Nasri Khoury, the long-serving head of the Lebanese-Syrian Higher Council, may have been a tad hasty in stating last month that the Syrian army “has not made any incursions onto Lebanese territory” and that the town of Arsal in the eastern Bekaa might in fact be in Syria rather than Lebanon.
First of all, despite the declared withdrawal of Syrian forces from Lebanon in April 2005, there remains a large number of Syrian troops in the hills south of Deir Al Ashayer and east of Kfar Qouk in the district of Western Bekaa. The locations of these Syrian military positions are clearly visible on Google Earth. The United Nations team charged with confirming the withdrawal of Syrian troops noted in its May 2005 report that there was a discrepancy over the delineation of the Lebanon-Syria border south of Deir Al Ashayer.
“As a result, the team was unable to verify whether the Syrian military unit in the Deir Al Ashayer area was in Syrian or Lebanese territory,” the report concluded.
Days before the UN issued its report, I was invited by a congenial Syrian officer onto the battalion-sized army base at Deir Al Ashayer to examine his military map to prove his contention that the location was inside Syria. According to his map we were indeed some 150 meters inside Syrian territory.
But Lebanese army maps, standard international maps of Lebanon and the claims of Deir Al Ashayer’s residents placed the officer and his men approximately one kilometer inside Lebanon. The issue has never been resolved between Beirut and Damascus, so the Syrian troops remain billeted in the hills between Deir Al Ashayer and Kfar Qouk and Lebanese army checkpoints prevent anyone going too close to the area.
Khoury’s other contention — that Arsal lies inside Syria — is manifestly incorrect. Arsal lies approximately 15 kilometers west of the border. The border in this remote tract of the frontier is supposed to follow the watershed of the Anti-Lebanon Mountains. However, the border east of Arsal has long been a zone of confrontation between Lebanese and Syrian farmers, the latter having encroached onto Lebanese territory to grow orchards of apricots and almonds on the barren western slopes of the mountains.
In early October, Syrian troops probed up to five kilometers into Lebanese territory east of Arsal, according to local residents. One Syrian was killed and a building attacked during the cross-border forays. On a recent trip to Arsal, I could go no further east than the isolated farmsteads five kilometers short of the border because local residents said it was too dangerous due to the Syrian soldiers in the area.
The residents believe that the incursions are due to Syrian concerns that arms are being smuggled from Lebanon through the rugged mountains into Syria. Certainly, the Sunni residents of Arsal do not disguise their hostility toward the regime of Bashar al-Assad and support for the opposition protest movement. Furthermore, smuggling is a way of life for Arsal, like many other villages along the eastern border. But smuggling goods — be it diesel, cement or weapons — across this section of the border is only really possible with the cooperation of both Lebanese and Syrian parties. The barren nature of the terrain east of Arsal and the long distances involved (unlike the northern border where a 10-second stroll through the ankle-deep water of the Kabir River takes you from one country to the other) would make smuggling hazardous if Syria chose to seal the border and deploy troops.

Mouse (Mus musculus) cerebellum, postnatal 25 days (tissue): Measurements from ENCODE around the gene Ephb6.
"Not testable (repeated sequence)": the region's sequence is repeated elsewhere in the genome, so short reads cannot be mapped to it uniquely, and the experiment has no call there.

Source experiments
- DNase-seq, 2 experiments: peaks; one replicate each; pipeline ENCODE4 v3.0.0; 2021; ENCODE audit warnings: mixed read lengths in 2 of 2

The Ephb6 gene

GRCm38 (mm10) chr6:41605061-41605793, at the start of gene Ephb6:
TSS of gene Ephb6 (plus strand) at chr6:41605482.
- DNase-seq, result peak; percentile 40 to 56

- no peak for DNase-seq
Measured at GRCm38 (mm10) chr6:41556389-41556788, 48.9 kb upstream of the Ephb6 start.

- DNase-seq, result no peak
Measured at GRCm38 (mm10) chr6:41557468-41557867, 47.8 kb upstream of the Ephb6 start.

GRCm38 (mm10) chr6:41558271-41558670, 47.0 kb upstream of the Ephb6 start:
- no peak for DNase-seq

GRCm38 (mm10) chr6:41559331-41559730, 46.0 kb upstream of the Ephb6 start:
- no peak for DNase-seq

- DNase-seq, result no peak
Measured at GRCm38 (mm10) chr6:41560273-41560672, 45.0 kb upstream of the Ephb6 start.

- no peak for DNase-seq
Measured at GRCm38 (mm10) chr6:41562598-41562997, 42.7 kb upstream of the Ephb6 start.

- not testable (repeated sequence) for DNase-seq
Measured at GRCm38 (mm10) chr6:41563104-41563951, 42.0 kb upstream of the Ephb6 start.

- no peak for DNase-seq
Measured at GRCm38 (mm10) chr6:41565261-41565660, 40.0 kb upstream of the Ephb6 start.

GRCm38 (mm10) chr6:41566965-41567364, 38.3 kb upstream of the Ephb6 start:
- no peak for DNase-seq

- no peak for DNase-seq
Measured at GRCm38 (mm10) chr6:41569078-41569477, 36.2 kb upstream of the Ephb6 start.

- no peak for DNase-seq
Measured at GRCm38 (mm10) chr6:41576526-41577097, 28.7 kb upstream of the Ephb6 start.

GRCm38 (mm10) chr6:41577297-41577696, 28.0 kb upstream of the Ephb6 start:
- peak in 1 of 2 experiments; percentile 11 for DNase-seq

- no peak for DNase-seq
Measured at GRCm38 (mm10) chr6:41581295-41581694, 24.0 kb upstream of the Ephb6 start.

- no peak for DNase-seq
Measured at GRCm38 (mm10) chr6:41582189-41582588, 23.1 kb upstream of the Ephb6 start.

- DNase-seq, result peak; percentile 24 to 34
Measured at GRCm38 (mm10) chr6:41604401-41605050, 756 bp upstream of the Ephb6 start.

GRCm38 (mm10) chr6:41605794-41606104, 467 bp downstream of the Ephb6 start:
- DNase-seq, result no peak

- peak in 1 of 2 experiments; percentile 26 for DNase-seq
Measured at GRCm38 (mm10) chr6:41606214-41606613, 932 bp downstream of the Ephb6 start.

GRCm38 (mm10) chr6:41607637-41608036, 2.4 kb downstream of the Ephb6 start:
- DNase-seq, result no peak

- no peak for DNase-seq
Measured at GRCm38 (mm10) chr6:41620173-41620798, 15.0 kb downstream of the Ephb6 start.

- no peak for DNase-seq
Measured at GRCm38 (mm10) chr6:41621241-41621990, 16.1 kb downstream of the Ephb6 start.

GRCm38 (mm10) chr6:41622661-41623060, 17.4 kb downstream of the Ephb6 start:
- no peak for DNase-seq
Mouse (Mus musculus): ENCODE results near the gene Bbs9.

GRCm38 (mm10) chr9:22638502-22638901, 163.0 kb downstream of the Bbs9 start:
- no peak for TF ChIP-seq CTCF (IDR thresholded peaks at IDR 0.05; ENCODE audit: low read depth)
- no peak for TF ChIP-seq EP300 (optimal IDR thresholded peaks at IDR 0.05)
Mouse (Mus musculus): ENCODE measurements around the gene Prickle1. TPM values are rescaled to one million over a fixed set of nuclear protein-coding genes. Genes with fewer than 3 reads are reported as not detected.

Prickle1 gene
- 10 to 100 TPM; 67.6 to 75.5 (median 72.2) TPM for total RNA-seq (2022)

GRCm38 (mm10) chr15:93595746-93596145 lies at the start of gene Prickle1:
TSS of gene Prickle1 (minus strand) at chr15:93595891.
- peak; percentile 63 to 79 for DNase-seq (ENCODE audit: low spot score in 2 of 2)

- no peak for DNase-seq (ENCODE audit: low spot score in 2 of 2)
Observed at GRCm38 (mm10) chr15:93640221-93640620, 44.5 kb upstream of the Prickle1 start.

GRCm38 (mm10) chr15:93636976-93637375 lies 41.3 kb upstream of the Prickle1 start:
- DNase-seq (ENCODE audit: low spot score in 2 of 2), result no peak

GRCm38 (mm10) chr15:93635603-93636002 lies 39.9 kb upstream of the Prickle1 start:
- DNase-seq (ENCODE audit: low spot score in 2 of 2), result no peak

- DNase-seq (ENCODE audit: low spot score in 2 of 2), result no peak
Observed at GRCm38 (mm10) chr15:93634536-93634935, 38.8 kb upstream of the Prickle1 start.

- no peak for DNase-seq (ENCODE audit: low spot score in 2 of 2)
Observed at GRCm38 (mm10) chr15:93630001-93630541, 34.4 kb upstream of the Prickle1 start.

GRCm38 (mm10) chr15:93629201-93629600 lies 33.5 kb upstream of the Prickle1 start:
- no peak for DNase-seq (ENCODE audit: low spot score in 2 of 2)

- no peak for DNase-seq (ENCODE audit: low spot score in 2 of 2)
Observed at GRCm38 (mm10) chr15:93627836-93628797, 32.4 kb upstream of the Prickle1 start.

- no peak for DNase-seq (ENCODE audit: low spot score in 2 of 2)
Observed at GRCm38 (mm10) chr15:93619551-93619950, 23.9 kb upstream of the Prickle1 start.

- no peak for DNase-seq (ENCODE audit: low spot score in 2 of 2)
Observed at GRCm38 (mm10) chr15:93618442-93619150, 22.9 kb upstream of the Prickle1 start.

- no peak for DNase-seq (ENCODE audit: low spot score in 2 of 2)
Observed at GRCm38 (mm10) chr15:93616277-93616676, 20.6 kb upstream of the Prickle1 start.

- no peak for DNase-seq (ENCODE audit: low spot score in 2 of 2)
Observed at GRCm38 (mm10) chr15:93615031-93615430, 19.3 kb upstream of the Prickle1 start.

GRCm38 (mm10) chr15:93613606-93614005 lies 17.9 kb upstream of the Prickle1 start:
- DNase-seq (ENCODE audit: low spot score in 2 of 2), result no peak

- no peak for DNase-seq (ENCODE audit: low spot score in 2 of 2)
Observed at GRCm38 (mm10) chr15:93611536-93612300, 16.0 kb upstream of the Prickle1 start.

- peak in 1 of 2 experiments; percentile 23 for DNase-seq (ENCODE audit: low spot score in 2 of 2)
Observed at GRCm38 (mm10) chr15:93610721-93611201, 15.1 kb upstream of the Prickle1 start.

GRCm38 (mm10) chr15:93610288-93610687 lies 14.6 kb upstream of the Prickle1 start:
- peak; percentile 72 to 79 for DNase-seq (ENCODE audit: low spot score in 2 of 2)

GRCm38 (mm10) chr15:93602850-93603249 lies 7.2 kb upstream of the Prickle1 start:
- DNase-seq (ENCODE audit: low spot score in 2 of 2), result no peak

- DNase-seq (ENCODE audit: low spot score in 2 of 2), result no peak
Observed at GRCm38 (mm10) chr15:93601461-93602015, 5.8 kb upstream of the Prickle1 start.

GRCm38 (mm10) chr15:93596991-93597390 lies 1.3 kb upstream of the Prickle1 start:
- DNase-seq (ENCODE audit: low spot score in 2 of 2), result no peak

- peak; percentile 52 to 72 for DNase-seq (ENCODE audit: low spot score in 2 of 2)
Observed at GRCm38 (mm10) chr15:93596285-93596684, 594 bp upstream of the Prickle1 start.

The crackdown by Syrian security forces in mid-October in the area south of Homs, 30 kilometers north of the border with Lebanon, gave rise to further reports of cross-border incursions, this time in the Qaa Projects near the Qaa-Jusiyah frontier crossing, a Sunni-populated area where sympathies for the Syrian opposition run deep.
Anecdotally at least, arms smuggling from Lebanon to Syria is increasing, although it still appears to be on an individual basis rather than a more organized transfer of arms. The bulk of the smuggling occurs in Sunni-populated areas along the border, the north in particular. The escalating arms smuggling and the porosity of an ill-defined border suggest that Syrian army incursions into Lebanon will continue as the uprising in Syria intensifies and grows more violent.
NICHOLAS BLANFORD is the Beirut-based correspondent for The Christian Science Monitor and The Times of London. His book “Warriors of God: Inside Hezbollah’s Thirty-Year Struggle Against Israel” was published by Random House in October